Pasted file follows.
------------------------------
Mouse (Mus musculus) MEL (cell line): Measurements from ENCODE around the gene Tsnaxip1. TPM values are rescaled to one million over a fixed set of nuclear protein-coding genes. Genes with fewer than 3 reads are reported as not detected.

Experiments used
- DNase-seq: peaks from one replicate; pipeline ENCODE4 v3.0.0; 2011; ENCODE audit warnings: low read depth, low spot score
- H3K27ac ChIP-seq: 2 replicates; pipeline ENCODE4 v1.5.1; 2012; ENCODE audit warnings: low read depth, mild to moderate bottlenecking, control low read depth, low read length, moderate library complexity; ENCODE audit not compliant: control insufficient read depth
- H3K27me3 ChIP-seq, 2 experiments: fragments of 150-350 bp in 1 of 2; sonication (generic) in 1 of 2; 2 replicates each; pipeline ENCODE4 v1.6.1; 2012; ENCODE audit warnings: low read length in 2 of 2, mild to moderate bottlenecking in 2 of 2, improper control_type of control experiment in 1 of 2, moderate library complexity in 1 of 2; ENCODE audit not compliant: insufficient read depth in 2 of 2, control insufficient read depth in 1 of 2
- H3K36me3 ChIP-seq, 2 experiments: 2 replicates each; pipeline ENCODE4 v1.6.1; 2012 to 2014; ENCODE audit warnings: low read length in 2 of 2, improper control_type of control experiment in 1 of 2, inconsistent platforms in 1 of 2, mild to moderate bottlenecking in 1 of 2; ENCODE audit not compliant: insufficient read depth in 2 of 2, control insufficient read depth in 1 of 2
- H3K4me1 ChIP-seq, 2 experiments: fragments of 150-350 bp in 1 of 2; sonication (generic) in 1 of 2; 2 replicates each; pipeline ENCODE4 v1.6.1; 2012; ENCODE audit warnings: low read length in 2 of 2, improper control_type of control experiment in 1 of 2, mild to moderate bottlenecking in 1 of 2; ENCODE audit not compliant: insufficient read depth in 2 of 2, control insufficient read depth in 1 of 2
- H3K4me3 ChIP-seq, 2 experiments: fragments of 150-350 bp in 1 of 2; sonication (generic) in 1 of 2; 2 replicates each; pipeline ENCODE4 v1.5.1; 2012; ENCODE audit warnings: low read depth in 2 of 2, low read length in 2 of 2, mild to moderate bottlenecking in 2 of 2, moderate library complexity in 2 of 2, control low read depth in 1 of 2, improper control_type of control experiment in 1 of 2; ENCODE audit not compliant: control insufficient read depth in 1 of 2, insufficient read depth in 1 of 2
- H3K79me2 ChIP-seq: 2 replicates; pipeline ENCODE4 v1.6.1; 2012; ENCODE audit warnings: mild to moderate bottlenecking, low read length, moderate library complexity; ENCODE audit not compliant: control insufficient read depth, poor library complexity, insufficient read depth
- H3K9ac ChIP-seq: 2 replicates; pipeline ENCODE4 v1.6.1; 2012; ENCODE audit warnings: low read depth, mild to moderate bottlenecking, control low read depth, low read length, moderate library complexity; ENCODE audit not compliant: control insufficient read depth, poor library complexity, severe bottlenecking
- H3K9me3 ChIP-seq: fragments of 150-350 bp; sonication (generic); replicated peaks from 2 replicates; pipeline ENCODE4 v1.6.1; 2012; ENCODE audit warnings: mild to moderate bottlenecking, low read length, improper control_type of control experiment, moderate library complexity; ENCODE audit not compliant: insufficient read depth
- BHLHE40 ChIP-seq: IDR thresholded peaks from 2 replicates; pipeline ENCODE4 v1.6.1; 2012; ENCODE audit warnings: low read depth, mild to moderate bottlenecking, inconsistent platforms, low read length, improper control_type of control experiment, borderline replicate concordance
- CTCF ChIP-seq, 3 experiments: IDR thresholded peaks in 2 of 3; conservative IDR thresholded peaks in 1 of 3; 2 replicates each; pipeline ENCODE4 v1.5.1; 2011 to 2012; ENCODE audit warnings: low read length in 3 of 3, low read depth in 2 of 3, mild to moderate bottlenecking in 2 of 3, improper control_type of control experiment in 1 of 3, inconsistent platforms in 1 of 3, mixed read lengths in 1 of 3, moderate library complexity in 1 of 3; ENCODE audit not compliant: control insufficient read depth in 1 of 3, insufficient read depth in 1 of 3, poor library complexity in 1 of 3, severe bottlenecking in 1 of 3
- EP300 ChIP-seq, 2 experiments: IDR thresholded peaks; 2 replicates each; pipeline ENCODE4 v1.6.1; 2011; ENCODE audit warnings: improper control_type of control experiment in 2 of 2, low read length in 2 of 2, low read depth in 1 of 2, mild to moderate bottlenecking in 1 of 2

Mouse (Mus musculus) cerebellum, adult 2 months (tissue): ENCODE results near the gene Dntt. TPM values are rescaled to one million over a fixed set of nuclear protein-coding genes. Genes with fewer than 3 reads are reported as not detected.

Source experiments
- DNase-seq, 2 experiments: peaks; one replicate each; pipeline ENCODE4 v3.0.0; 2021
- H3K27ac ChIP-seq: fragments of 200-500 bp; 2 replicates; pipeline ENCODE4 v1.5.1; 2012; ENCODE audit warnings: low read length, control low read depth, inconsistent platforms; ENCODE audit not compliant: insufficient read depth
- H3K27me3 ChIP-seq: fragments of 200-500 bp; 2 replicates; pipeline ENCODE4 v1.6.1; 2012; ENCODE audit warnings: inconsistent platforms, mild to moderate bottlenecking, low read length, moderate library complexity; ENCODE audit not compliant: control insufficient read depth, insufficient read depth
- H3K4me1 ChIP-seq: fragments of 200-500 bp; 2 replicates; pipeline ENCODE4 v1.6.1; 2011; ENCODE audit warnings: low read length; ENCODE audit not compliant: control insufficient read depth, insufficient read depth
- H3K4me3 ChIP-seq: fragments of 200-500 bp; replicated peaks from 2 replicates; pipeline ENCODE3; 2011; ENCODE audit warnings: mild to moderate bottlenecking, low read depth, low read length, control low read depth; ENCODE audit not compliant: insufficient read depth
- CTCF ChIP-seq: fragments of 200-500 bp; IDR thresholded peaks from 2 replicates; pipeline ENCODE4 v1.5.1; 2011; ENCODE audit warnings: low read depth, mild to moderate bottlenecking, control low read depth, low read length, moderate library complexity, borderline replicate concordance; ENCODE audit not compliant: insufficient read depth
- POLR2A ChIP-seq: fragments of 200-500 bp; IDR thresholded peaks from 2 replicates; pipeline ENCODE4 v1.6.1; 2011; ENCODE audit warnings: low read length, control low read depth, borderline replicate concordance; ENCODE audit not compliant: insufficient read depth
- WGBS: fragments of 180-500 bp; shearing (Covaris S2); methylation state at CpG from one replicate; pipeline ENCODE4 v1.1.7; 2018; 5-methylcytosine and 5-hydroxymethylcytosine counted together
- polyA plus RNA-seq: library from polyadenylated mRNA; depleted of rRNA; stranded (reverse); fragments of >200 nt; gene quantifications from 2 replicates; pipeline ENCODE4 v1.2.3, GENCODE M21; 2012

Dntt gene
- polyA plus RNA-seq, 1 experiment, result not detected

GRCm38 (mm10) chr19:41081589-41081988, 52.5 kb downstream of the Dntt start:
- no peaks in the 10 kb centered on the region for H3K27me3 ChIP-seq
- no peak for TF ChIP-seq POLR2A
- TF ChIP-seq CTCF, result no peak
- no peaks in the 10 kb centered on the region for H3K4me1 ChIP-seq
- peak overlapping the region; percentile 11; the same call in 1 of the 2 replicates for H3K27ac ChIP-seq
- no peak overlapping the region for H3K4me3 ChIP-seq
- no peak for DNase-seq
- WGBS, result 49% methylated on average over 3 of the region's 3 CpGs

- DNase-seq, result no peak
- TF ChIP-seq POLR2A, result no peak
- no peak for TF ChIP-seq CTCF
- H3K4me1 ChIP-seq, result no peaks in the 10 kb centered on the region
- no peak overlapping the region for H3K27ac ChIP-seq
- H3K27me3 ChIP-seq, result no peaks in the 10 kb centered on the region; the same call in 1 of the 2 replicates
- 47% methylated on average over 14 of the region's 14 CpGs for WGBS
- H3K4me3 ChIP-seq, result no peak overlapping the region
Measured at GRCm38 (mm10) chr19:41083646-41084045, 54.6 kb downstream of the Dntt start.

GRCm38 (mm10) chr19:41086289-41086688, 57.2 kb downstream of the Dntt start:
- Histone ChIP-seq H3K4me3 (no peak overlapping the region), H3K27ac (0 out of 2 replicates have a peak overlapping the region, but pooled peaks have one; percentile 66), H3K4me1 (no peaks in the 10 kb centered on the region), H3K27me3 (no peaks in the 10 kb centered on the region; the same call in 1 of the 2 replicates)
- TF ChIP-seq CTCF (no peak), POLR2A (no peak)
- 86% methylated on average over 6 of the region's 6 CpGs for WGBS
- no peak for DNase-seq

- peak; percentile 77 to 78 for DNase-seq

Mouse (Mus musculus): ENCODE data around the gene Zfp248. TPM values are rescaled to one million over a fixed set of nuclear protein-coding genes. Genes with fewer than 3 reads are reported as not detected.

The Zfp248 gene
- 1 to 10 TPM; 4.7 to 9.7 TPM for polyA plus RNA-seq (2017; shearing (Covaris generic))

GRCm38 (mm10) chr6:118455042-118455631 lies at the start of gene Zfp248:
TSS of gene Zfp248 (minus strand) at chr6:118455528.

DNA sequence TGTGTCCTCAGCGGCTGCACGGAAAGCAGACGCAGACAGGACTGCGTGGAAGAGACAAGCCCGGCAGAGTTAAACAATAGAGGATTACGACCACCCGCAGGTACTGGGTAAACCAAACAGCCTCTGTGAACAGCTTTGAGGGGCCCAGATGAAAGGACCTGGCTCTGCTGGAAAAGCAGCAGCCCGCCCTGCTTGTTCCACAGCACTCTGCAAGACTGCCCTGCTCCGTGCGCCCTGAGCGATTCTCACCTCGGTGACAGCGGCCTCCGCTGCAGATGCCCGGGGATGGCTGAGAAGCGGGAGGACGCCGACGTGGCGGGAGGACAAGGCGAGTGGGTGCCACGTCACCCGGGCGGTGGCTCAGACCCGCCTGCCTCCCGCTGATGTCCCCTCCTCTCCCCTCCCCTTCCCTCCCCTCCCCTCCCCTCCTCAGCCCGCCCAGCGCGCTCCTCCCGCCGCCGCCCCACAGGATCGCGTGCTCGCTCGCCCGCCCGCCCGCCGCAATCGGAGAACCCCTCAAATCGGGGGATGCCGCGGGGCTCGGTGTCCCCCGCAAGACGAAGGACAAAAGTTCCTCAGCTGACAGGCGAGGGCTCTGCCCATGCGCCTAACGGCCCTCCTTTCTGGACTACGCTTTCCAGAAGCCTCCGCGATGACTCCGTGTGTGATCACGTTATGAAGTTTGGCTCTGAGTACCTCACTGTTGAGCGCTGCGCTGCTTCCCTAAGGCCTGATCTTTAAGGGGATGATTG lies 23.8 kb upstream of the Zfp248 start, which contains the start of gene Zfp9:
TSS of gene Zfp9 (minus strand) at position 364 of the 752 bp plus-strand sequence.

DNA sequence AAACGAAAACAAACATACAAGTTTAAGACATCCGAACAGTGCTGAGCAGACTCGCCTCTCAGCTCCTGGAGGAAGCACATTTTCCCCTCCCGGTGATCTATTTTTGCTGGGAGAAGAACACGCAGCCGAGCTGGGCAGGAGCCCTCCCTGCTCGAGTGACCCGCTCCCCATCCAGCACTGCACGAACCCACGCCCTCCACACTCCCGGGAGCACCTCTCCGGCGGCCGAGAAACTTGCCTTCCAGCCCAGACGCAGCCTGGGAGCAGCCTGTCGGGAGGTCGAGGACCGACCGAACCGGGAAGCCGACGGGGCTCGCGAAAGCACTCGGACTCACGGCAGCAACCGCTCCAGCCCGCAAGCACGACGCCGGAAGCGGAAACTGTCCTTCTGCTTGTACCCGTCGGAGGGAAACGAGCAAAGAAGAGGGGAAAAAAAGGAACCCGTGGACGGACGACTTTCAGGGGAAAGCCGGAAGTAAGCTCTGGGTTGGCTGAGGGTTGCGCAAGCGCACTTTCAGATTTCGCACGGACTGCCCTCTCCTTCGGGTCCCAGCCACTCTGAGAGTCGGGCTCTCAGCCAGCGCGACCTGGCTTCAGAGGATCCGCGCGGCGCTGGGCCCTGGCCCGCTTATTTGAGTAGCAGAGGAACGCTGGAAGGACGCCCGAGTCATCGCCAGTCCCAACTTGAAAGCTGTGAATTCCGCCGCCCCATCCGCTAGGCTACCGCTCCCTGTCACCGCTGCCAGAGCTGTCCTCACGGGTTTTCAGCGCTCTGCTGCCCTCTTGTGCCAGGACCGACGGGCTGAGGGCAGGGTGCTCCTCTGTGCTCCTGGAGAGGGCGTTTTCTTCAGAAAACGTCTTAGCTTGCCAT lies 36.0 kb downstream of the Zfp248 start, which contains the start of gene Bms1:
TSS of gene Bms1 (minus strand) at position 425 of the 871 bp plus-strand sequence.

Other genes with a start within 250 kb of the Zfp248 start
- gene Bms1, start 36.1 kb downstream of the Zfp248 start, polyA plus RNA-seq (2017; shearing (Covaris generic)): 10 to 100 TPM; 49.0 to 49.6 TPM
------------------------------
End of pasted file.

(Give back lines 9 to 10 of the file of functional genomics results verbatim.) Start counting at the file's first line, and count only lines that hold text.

- H3K79me2 ChIP-seq: 2 replicates; pipeline ENCODE4 v1.6.1; 2012; ENCODE audit warnings: mild to moderate bottlenecking, low read length, moderate library complexity; ENCODE audit not compliant: control insufficient read depth, poor library complexity, insufficient read depth
- H3K9ac ChIP-seq: 2 replicates; pipeline ENCODE4 v1.6.1; 2012; ENCODE audit warnings: low read depth, mild to moderate bottlenecking, control low read depth, low read length, moderate library complexity; ENCODE audit not compliant: control insufficient read depth, poor library complexity, severe bottlenecking